A snapshot of our opioid crisis

Every day we’re confronted by the exploding opioid crisis ravaging the region. A story today about a La Crosse, Wis., family adds to the head-shaking senselessness.

Roberta Draheim, 50, is sure that heroin killed her daughter on Monday when she found Britney, 25, unresponsive in bed with two younger children, the La Crosse Tribune reports.

“My daughter is dead,” Draheim told dispatchers. “It’s heroin. I know it’s heroin.”

How did she know? Because she says Britney was searching for heroin to treat a toothache.

Draheim, understandably, was inconsolable, the Tribune says.

She was also under the influence of drugs, the police suspect.

Police found 12 grams of meth and drug paraphernalia throughout the house and small bags with trace amounts of meth and a BB gun in Draheim’s bedroom, according to the criminal complaint. Officers also found a plastic bag with a residue consistent with heroin in the living room.

The Tribune says mom could be charged with first-degree reckless homicide under a law that holds drug dealers accountable in fatal overdose cases.

  • >>The Tribune says mom could be charged with first-degree reckless homicide under a law that holds drug dealers accountable in fatal overdose cases.<<

    This whole situation is heartbreaking.

    • shleigh

      Tragic all around.

  • Tragic. The biggest part of the problem is supply. There are plenty of street drugs available, but there is also a huge oversupply of prescription opiates. A ready supply in either category makes these deadly drugs cheap and easy to find. Thankfully some government officials are taking action: https://www.mprnews.org/story/2017/11/30/county-attorneys-in-minnesota-sue-opioid-manufacturers-distributors

  • Jim in RF

    There’s always been a drug-of-the-day: speed, mushrooms, crack, etc., but at least they were all officially illegal. What’s different with opiates is that you can get a prescription and go to the Walgreens, and that some big manufacturer in Switzerland or someplace with a CEO and shareholders and lobbyists has a financial interest in keeping it going.

  • Mark in Ohio

    I must note that the efforts to cut the supply of prescription painkillers (especially without significant increased in help for addicts) serves to drive up the fatality rate. With prescription pills, you have a known potency and dosage behavior, so the user knows exactly what they are getting. When you cut back on the availability of those, people turn to street drugs, which are cheaper but of uncertain potency and latency within the body.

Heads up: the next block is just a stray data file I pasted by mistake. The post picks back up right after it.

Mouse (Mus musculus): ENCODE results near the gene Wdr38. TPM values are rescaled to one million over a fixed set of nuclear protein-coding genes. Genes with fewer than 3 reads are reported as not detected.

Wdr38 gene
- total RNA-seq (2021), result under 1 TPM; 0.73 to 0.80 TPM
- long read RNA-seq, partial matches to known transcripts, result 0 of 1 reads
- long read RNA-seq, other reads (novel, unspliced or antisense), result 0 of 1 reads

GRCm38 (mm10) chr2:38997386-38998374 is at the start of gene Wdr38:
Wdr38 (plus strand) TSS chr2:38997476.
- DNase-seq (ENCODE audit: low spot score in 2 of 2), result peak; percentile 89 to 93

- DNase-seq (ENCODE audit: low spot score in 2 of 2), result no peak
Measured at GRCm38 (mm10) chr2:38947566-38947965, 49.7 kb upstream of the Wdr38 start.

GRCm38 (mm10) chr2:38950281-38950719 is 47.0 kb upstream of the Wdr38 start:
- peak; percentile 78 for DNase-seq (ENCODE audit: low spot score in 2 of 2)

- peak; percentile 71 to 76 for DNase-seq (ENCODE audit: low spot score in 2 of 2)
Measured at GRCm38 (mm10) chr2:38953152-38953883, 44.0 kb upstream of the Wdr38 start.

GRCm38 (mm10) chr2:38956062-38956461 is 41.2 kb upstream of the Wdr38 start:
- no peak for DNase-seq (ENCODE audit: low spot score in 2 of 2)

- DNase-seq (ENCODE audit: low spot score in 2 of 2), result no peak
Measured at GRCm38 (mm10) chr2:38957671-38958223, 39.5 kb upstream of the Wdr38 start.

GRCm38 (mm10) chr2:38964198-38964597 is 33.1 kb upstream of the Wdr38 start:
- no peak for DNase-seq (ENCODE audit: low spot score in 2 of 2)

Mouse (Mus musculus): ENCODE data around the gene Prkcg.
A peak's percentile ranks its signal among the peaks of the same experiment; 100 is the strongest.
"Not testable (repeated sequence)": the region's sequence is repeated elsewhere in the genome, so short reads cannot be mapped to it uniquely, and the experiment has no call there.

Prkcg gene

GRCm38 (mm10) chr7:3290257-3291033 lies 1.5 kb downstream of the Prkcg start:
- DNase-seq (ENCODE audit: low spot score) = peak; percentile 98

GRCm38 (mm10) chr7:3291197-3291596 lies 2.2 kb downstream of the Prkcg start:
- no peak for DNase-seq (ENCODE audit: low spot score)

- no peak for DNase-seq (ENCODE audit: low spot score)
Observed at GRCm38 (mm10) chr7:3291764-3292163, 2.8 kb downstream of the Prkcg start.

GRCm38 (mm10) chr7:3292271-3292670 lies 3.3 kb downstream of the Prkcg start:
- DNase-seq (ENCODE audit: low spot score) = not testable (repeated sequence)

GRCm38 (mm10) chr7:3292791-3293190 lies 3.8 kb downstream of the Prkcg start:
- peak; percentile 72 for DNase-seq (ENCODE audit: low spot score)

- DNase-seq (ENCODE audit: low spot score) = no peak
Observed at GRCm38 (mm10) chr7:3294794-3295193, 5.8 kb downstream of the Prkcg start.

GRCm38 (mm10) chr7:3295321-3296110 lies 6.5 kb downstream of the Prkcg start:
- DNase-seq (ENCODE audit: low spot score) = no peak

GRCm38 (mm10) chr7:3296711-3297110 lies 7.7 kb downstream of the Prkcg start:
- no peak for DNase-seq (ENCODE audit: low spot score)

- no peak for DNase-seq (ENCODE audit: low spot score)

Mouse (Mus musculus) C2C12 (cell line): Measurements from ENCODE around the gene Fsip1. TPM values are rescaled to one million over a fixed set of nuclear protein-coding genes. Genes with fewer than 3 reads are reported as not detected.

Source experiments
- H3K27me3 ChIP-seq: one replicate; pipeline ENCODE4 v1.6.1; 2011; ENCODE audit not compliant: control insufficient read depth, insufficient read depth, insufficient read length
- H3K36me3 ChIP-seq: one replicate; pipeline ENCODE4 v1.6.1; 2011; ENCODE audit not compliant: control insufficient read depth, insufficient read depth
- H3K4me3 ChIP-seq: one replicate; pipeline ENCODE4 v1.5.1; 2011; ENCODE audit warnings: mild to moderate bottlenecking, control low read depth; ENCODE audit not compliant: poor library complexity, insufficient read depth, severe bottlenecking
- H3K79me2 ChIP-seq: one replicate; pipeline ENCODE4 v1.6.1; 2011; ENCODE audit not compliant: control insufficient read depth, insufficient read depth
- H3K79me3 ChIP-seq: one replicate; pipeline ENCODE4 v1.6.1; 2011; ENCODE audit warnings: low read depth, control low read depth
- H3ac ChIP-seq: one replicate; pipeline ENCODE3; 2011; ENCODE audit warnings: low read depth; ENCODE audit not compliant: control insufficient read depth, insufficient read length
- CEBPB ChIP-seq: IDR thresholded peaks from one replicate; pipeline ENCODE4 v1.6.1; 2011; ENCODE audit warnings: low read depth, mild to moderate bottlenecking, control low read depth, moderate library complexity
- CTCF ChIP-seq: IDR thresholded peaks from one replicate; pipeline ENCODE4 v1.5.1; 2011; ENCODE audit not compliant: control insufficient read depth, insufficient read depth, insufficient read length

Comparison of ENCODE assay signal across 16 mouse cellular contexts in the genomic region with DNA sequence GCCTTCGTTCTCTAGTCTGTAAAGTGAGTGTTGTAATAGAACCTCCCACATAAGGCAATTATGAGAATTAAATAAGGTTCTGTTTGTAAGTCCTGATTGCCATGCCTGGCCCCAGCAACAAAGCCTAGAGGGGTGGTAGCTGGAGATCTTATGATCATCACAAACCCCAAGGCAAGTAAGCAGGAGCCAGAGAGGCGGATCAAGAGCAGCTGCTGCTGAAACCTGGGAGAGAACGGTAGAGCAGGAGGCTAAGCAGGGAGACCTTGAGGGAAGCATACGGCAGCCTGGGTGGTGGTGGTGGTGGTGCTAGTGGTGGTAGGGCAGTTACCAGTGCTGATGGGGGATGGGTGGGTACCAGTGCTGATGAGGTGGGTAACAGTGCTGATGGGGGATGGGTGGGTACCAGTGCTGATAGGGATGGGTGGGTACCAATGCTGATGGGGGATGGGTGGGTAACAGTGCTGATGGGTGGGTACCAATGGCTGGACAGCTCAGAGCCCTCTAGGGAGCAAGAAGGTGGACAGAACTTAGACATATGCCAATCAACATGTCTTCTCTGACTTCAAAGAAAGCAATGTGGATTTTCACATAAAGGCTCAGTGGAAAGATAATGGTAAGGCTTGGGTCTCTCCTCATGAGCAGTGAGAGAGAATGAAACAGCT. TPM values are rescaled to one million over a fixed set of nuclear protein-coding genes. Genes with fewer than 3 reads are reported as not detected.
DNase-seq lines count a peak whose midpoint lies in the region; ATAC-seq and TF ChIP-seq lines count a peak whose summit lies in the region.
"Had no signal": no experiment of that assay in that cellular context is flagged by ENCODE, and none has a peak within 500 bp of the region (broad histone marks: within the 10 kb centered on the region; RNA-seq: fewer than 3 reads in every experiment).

It’s simple business logistics that the illegal suppliers will use the most powerful per volume drugs that they can get (fentanyl, carfentanil) because shipping smaller amounts of something is easier than shipping larger amounts, especially when you are smuggling something illegal. This same potency per volume makes the dilution of the drugs both more difficult and more critical, and results in the aforementioned potency variability.

    The results are so predictable that I have to believe it was the intent of the lawmakers to drive up the fatality rate. After all, to most of them, users are morally deficient scum and the only good junkie is a dead junkie. There are no quick fixes to this problem. We will have to be willing to be driven by evidence over doctrine, and pay attention to the secondary and longer term effects of what we do.

  • AL287

    When I was doing jail nursing, an 85 year old grandmother was booked on possession of illegal prescription narcotics with intent to distribute.

    She said she needed the extra money to pay her rent which had skyrocketed with the oil boom in western North Dakota. Rents, which under normal economic conditions would run under $800/mo. had more than doubled to $2,000 and up—for an efficiency apartment.

    Owners of apartment complexes drove many elderly out of Williston and surrounding towns, a lot of whom had lived there for generations because the oil companies were willing to pay the vastly inflated rents.

    When a society takes an “every man for himself” approach as we are in the United States right now, nobody wins.

    I subscribe to Zillow because at one time I wanted to get into a single level home and stop pouring $915 rent into a place I didn’t own.

    These days any houses under $125,000 are being promoted as “investment opportunities” and the more well to do are snapping them up and renting them at prices upwards of $1,000 or they do some minor renovations like new flooring and fresh paint and then sell them at an inflated price (flipping).

    It seems to be the latest fad to boast that you own rental property.

    When you can’t make it on minimum wage you have to pay the bills somehow and dealing illegal drugs is easy money and an iresistable temptation when you’re facing eviction/foreclosure and have three kids to support.

    Constantly coveting what another has promotes discontentment and the opioid crisis is the outgrowth of a society trying to ease its emotional and physical pain.

    Things will not turn around until we eradicate the what’s-in-it-for me attitude that is currently sweeping the country.